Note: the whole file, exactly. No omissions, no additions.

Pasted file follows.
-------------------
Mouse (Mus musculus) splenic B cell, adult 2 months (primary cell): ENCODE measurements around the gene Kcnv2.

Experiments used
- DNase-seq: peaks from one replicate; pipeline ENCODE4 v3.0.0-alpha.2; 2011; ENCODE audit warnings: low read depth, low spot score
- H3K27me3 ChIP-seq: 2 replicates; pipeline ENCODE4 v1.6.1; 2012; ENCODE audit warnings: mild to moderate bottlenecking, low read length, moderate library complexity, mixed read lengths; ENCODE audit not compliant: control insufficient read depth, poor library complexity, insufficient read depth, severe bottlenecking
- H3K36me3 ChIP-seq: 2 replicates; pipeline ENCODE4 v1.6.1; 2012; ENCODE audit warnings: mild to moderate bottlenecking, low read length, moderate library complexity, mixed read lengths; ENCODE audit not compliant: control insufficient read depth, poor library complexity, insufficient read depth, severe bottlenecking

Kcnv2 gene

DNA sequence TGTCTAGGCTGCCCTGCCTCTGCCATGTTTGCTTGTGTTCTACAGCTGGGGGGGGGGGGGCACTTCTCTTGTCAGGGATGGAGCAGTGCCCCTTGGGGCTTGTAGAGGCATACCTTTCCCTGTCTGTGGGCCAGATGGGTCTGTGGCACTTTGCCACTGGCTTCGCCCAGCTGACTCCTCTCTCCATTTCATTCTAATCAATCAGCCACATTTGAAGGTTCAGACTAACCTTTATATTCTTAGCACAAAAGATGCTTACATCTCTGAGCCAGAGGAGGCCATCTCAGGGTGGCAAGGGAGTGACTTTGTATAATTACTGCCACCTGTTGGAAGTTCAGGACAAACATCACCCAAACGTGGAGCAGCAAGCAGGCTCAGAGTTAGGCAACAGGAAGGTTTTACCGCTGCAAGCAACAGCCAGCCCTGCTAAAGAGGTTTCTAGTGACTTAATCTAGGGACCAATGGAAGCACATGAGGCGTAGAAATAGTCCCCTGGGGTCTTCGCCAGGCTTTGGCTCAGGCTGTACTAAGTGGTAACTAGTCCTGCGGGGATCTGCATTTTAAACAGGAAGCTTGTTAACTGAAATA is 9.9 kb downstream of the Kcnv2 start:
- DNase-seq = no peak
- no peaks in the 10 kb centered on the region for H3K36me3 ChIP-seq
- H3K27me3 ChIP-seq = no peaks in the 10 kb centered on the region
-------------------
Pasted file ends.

Mouse (Mus musculus) splenic B cell, adult 2 months (primary cell): ENCODE measurements around the gene Kcnv2.

Experiments used
- DNase-seq: peaks from one replicate; pipeline ENCODE4 v3.0.0-alpha.2; 2011; ENCODE audit warnings: low read depth, low spot score
- H3K27me3 ChIP-seq: 2 replicates; pipeline ENCODE4 v1.6.1; 2012; ENCODE audit warnings: mild to moderate bottlenecking, low read length, moderate library complexity, mixed read lengths; ENCODE audit not compliant: control insufficient read depth, poor library complexity, insufficient read depth, severe bottlenecking
- H3K36me3 ChIP-seq: 2 replicates; pipeline ENCODE4 v1.6.1; 2012; ENCODE audit warnings: mild to moderate bottlenecking, low read length, moderate library complexity, mixed read lengths; ENCODE audit not compliant: control insufficient read depth, poor library complexity, insufficient read depth, severe bottlenecking

Kcnv2 gene

DNA sequence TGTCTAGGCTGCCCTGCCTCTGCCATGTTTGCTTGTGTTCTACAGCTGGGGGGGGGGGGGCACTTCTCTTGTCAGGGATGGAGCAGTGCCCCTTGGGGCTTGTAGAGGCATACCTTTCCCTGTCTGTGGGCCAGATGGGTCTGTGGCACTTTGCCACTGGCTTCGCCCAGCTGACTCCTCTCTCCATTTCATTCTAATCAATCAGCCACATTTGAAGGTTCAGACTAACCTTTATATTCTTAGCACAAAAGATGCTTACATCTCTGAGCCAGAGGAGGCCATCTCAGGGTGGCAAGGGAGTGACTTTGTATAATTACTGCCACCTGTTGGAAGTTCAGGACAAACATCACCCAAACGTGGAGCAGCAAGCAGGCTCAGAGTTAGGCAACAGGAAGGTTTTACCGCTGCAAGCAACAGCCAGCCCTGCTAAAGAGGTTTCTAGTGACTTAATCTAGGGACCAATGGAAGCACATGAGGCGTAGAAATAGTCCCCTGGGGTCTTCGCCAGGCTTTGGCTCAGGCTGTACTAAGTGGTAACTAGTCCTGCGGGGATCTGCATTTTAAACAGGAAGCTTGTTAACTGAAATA is 9.9 kb downstream of the Kcnv2 start:
- DNase-seq = no peak
- no peaks in the 10 kb centered on the region for H3K36me3 ChIP-seq
- H3K27me3 ChIP-seq = no peaks in the 10 kb centered on the region